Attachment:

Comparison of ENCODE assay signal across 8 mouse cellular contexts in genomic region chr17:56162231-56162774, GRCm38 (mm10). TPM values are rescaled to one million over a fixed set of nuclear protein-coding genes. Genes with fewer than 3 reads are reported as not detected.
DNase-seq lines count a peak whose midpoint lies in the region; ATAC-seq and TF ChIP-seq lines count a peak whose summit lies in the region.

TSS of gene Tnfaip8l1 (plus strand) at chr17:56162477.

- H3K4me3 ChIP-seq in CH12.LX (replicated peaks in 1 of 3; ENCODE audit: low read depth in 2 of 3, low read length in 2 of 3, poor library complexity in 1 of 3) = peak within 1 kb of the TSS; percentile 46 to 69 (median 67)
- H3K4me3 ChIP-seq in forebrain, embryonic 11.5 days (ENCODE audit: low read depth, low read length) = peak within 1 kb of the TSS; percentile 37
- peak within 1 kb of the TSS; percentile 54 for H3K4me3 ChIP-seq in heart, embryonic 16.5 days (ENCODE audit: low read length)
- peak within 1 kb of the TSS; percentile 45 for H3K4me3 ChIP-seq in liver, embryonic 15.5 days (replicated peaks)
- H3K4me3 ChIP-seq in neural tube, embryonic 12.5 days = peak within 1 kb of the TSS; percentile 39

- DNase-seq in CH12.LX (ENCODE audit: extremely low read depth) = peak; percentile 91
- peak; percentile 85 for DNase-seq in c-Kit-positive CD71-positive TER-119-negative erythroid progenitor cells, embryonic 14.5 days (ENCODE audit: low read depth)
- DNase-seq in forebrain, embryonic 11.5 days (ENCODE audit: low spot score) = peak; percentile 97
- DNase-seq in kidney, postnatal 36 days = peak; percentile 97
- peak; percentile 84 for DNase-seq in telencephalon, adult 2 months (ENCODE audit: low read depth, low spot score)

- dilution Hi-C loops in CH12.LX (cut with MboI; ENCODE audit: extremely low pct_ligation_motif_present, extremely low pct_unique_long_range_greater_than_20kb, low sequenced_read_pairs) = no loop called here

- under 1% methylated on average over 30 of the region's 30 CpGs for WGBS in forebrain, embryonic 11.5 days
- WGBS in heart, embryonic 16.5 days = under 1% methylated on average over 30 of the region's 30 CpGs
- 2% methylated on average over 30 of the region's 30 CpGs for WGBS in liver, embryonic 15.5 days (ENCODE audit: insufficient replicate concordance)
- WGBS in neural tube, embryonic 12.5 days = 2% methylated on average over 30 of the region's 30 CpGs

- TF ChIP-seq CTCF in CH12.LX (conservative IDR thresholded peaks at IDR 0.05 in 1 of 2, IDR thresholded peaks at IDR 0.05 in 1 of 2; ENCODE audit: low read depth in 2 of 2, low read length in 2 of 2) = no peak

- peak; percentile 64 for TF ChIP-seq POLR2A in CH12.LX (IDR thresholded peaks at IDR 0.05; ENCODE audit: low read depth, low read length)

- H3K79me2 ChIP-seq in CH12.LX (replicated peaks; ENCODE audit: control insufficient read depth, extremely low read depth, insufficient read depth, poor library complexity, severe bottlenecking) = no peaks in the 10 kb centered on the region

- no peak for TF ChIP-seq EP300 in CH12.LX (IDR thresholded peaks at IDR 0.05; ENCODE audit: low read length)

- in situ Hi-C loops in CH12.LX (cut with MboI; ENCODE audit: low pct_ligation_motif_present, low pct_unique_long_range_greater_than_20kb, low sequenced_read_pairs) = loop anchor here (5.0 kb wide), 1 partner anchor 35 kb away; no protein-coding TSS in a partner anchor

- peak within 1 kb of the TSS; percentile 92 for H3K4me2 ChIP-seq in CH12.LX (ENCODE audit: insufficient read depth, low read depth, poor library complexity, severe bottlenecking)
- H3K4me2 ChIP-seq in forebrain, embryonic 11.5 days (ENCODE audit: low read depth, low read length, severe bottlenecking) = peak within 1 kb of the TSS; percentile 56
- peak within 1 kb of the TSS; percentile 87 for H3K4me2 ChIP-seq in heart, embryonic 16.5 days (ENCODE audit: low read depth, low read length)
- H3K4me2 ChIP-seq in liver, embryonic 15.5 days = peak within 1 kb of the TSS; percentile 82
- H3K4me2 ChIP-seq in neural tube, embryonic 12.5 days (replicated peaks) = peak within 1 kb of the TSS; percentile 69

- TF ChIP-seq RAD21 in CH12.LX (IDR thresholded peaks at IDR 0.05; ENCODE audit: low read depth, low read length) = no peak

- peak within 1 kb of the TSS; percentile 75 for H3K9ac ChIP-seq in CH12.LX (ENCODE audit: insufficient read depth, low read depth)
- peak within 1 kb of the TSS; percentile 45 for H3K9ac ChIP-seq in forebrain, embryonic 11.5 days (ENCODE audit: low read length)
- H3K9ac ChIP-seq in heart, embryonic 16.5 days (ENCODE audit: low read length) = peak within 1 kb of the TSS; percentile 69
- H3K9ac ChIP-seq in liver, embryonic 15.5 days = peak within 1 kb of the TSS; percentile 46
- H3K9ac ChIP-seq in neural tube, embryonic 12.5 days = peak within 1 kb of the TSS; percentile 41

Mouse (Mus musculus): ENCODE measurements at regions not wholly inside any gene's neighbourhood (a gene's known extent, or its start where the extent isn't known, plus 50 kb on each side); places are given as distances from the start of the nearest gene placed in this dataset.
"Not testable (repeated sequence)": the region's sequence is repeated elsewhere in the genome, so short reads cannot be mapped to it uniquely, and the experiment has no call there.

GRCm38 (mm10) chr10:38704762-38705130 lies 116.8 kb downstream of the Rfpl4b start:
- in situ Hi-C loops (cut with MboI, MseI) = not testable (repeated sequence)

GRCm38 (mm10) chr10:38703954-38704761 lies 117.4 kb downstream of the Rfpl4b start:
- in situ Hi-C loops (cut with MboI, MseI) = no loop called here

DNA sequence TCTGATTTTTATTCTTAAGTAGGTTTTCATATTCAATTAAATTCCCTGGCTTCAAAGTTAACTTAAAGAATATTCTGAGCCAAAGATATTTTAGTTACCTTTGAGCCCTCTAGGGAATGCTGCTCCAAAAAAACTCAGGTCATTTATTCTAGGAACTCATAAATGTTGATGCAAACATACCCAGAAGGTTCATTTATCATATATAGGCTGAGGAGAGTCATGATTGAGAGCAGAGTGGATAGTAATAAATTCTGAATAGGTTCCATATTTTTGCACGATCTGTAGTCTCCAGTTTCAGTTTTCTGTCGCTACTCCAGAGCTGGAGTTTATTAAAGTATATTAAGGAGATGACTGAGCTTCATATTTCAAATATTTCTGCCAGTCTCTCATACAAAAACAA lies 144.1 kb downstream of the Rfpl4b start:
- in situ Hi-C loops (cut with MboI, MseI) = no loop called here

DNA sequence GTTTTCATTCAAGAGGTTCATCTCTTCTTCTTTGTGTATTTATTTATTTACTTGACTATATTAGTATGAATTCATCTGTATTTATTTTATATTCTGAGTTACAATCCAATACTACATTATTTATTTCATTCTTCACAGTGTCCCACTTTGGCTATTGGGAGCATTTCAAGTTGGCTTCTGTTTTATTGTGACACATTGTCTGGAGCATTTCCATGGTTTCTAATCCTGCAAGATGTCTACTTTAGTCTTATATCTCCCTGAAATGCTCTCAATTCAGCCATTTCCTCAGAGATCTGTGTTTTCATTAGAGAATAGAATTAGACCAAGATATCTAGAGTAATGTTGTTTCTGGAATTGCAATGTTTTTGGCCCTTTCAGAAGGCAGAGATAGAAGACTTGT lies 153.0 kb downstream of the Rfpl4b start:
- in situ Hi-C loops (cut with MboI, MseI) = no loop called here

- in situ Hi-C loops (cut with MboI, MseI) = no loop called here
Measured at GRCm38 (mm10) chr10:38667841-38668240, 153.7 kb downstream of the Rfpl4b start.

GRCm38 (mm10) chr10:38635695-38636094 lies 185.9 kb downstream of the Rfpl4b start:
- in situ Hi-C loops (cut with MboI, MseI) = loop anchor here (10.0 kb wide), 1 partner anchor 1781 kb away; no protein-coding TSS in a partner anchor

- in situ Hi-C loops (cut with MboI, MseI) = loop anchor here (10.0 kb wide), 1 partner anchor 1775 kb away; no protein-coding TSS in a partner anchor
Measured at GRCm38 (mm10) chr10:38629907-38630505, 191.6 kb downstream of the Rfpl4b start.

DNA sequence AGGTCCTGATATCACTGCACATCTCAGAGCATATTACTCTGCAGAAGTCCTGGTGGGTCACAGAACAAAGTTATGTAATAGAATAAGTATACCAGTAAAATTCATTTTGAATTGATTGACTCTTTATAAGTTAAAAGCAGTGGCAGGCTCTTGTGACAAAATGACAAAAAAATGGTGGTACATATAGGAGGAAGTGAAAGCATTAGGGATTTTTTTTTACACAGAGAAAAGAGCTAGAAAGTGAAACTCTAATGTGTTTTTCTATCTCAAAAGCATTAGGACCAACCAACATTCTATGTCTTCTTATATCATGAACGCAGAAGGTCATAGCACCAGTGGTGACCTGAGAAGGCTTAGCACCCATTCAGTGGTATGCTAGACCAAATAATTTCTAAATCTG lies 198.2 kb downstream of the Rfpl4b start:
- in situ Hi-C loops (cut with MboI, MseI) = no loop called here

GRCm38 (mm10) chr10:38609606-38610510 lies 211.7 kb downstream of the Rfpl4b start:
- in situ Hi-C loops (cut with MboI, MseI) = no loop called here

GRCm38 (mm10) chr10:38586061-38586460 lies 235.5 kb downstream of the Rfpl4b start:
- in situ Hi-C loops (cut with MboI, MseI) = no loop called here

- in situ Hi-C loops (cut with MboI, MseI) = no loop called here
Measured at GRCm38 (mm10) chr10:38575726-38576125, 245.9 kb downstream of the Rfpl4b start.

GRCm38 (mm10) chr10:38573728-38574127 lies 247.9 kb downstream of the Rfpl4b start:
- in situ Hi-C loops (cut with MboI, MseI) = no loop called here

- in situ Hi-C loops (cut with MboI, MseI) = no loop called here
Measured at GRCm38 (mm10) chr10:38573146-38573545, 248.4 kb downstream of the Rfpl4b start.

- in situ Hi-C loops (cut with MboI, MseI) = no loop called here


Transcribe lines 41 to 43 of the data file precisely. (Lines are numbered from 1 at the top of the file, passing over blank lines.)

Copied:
DNA sequence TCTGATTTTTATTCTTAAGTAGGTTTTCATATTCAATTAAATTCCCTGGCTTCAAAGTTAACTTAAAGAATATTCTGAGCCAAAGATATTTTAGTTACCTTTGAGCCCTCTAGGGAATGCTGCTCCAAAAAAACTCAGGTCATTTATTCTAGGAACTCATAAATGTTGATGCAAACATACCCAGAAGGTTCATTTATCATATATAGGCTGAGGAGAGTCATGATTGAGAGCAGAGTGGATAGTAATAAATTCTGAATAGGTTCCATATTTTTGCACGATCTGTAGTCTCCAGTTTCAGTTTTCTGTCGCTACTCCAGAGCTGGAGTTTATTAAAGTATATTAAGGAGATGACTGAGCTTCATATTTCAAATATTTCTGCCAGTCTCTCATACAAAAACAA lies 144.1 kb downstream of the Rfpl4b start:
- in situ Hi-C loops (cut with MboI, MseI) = no loop called here

DNA sequence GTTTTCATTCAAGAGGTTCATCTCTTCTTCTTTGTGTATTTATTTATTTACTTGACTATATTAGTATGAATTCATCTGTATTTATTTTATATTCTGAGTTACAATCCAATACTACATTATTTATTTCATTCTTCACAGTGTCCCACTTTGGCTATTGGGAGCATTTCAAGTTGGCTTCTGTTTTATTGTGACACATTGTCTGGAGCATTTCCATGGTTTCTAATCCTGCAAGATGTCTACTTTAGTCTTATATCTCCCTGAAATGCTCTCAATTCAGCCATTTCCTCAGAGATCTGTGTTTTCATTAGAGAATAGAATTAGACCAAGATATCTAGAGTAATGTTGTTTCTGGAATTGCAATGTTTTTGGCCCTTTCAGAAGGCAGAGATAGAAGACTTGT lies 153.0 kb downstream of the Rfpl4b start: